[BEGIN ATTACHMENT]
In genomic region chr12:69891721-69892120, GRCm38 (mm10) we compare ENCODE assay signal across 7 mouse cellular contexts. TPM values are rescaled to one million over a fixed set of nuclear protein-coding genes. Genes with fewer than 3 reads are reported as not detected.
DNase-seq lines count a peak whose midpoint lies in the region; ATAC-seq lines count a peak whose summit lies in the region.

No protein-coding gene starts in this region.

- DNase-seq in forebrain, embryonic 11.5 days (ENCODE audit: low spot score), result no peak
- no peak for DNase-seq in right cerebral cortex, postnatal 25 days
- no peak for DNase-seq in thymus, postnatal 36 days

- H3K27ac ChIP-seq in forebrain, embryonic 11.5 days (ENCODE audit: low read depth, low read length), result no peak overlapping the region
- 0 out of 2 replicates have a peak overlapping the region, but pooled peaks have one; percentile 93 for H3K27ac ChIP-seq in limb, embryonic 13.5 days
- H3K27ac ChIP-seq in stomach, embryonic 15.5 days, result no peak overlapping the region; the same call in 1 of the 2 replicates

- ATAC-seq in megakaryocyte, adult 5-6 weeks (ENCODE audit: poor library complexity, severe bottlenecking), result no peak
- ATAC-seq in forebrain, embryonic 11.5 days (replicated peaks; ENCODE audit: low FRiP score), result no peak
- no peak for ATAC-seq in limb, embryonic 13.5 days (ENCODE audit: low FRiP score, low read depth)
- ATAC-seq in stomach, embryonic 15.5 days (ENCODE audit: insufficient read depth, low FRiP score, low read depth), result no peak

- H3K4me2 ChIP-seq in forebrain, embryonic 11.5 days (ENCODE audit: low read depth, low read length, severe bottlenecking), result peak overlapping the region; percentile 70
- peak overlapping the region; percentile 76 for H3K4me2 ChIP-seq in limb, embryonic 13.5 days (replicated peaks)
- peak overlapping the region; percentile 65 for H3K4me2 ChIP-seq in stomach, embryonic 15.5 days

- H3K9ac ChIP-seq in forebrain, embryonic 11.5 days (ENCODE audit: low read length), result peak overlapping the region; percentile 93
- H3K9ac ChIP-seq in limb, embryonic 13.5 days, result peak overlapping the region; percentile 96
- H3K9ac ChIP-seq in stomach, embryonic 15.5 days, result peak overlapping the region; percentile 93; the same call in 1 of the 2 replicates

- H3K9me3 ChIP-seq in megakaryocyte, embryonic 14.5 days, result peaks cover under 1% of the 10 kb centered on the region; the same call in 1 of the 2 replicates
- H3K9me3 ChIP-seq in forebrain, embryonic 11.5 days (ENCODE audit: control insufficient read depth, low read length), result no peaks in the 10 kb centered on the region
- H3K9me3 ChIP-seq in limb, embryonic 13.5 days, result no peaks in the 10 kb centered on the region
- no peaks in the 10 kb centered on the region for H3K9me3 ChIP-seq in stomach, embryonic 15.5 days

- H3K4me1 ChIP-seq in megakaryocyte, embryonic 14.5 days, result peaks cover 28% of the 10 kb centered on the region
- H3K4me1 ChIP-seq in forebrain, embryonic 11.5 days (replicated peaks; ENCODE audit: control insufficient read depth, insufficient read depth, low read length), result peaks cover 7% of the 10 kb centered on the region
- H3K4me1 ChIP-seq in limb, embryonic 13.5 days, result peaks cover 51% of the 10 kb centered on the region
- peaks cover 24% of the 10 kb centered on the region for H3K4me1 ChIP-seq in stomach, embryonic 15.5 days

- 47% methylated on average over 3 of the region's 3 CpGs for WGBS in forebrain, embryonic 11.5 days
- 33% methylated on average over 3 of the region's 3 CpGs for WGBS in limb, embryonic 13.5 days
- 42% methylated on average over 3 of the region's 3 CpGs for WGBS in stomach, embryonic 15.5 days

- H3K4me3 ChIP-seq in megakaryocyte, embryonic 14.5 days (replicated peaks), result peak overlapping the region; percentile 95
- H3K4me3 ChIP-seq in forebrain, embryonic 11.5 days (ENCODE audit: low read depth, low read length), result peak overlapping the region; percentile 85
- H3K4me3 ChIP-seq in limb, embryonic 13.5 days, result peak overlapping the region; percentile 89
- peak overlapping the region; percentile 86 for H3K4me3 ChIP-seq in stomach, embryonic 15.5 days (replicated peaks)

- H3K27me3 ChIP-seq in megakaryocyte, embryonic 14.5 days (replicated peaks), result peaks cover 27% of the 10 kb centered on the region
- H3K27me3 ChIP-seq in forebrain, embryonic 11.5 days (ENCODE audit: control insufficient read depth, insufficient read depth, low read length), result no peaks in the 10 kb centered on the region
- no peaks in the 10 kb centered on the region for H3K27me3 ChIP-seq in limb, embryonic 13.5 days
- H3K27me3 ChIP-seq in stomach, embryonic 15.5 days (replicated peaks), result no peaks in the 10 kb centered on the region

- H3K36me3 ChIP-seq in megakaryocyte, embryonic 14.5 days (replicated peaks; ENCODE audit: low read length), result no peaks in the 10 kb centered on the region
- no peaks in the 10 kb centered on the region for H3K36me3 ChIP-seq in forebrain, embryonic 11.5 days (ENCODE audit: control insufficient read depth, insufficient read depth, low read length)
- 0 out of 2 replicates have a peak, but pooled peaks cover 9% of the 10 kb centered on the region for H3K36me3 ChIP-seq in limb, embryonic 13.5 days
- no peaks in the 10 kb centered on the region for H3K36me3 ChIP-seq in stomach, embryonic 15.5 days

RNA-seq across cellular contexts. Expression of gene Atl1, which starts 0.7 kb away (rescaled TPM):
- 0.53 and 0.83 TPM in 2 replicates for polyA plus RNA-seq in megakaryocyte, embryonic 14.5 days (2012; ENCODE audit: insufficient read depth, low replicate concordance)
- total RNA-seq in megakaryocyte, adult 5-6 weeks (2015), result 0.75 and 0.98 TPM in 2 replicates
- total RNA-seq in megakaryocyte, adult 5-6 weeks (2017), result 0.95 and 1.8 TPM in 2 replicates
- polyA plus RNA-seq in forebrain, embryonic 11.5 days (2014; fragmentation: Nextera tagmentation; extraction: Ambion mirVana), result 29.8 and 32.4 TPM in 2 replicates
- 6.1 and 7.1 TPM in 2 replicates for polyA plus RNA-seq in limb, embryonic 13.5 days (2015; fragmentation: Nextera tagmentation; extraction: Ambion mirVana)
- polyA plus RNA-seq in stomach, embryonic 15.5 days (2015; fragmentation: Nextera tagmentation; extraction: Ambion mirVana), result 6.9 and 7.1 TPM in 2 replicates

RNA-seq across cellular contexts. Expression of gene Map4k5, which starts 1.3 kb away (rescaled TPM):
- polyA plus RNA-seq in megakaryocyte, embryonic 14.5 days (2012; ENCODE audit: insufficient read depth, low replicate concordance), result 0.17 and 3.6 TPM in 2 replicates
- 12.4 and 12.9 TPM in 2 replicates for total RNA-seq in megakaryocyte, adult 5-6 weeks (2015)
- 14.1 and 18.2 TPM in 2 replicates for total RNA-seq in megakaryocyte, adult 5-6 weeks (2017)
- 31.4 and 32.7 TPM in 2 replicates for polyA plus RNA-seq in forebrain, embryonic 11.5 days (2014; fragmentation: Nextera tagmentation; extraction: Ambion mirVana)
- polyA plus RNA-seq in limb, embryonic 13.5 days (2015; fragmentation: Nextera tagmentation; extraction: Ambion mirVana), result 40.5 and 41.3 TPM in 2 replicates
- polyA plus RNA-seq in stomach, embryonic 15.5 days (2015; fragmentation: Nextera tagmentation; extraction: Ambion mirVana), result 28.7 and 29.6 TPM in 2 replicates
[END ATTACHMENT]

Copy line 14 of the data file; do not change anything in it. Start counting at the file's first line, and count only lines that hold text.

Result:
- H3K4me2 ChIP-seq in forebrain, embryonic 11.5 days (ENCODE audit: low read depth, low read length, severe bottlenecking), result peak overlapping the region; percentile 70